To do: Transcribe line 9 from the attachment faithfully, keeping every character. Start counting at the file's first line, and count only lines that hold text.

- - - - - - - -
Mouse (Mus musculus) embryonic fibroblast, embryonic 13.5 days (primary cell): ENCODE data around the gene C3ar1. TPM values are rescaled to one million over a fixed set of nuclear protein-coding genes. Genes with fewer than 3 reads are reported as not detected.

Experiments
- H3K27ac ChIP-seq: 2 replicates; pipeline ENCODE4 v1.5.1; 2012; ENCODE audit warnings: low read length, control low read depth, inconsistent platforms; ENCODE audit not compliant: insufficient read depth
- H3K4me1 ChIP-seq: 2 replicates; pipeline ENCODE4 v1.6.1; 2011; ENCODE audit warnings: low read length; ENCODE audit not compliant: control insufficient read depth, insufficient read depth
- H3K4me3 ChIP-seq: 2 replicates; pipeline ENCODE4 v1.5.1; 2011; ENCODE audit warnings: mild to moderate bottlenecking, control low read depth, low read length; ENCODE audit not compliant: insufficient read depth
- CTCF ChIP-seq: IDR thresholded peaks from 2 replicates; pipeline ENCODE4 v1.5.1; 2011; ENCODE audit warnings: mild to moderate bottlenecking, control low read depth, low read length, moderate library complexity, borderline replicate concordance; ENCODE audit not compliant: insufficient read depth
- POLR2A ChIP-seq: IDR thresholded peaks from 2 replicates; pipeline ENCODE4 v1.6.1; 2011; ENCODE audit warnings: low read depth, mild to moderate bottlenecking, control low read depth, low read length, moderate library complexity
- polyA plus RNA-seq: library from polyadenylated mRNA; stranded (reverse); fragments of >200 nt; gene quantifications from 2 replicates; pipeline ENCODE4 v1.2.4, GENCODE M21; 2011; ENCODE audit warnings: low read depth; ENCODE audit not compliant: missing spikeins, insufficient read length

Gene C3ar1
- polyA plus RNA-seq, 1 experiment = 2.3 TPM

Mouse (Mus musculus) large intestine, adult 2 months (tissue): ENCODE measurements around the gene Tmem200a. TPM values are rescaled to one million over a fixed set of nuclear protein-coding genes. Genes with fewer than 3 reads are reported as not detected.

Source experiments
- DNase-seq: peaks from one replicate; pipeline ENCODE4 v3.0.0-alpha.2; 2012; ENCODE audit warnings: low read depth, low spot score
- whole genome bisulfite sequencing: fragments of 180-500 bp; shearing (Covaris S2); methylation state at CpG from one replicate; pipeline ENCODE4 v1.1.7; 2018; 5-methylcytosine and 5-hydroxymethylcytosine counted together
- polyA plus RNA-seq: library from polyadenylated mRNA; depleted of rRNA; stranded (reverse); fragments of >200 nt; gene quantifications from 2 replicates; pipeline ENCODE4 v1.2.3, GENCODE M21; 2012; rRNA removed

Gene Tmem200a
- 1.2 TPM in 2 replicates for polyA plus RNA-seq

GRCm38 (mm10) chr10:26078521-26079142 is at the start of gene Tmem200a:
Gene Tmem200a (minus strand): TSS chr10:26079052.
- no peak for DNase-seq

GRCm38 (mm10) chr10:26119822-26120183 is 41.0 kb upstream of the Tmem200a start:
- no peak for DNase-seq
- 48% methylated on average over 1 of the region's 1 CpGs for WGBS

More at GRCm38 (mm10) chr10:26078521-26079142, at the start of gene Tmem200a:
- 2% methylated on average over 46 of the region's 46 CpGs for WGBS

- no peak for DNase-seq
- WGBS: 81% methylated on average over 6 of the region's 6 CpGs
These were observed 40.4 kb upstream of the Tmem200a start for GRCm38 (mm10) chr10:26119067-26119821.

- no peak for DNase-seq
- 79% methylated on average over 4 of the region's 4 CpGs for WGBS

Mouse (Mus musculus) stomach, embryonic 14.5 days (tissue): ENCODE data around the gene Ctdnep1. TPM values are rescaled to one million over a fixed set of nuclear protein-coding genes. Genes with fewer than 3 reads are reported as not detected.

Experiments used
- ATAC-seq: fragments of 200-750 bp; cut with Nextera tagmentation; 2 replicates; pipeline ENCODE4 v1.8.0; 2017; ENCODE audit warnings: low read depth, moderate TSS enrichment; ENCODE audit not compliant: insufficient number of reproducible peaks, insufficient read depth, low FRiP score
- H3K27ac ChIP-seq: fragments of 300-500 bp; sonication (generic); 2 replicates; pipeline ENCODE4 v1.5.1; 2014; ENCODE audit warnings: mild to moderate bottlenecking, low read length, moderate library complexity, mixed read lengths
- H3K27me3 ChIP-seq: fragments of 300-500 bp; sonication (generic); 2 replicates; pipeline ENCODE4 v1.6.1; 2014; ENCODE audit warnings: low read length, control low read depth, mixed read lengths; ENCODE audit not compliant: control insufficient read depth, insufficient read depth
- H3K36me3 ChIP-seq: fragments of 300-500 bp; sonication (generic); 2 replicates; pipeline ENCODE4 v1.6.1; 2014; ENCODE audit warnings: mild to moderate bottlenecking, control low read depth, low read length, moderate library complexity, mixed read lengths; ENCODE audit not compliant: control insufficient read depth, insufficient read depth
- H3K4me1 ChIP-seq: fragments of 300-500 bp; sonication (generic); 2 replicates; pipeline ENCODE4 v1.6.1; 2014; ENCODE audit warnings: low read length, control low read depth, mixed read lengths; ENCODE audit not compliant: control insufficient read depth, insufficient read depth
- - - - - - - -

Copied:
Gene C3ar1